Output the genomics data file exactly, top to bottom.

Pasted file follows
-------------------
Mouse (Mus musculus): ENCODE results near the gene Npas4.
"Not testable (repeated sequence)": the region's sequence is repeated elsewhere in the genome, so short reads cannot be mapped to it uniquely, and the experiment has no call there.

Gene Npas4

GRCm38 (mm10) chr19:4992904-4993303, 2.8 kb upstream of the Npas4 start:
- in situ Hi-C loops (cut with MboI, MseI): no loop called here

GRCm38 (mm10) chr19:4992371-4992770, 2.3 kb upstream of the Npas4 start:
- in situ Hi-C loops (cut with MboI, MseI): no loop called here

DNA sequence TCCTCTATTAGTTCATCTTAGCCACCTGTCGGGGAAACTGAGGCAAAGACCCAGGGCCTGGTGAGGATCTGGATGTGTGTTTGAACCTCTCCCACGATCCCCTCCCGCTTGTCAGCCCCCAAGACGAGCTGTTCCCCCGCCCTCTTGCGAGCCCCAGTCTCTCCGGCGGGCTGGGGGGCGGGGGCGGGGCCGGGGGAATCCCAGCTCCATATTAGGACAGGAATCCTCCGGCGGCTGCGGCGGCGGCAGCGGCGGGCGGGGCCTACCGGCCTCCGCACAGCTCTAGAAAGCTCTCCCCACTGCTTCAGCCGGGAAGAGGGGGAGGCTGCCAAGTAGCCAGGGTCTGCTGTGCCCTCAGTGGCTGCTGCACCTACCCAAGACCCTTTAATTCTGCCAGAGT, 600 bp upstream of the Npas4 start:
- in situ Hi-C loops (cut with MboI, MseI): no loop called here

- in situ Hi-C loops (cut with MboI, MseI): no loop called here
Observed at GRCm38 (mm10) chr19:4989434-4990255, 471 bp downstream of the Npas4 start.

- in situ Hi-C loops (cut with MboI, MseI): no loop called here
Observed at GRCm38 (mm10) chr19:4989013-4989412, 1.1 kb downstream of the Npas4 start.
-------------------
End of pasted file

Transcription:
Mouse (Mus musculus): ENCODE results near the gene Npas4.
"Not testable (repeated sequence)": the region's sequence is repeated elsewhere in the genome, so short reads cannot be mapped to it uniquely, and the experiment has no call there.

Gene Npas4

GRCm38 (mm10) chr19:4992904-4993303, 2.8 kb upstream of the Npas4 start:
- in situ Hi-C loops (cut with MboI, MseI): no loop called here

GRCm38 (mm10) chr19:4992371-4992770, 2.3 kb upstream of the Npas4 start:
- in situ Hi-C loops (cut with MboI, MseI): no loop called here

DNA sequence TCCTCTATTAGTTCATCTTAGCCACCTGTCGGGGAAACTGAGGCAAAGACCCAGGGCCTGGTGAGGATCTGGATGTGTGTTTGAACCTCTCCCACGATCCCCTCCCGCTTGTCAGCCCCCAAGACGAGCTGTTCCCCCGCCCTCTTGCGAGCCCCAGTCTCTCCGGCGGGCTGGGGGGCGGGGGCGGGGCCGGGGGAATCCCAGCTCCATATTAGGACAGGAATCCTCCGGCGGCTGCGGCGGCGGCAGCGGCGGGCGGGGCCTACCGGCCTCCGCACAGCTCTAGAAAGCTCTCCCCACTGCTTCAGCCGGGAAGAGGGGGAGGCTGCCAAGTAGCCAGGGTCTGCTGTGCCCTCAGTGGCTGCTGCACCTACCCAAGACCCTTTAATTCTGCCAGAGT, 600 bp upstream of the Npas4 start:
- in situ Hi-C loops (cut with MboI, MseI): no loop called here

- in situ Hi-C loops (cut with MboI, MseI): no loop called here
Observed at GRCm38 (mm10) chr19:4989434-4990255, 471 bp downstream of the Npas4 start.

- in situ Hi-C loops (cut with MboI, MseI): no loop called here
Observed at GRCm38 (mm10) chr19:4989013-4989412, 1.1 kb downstream of the Npas4 start.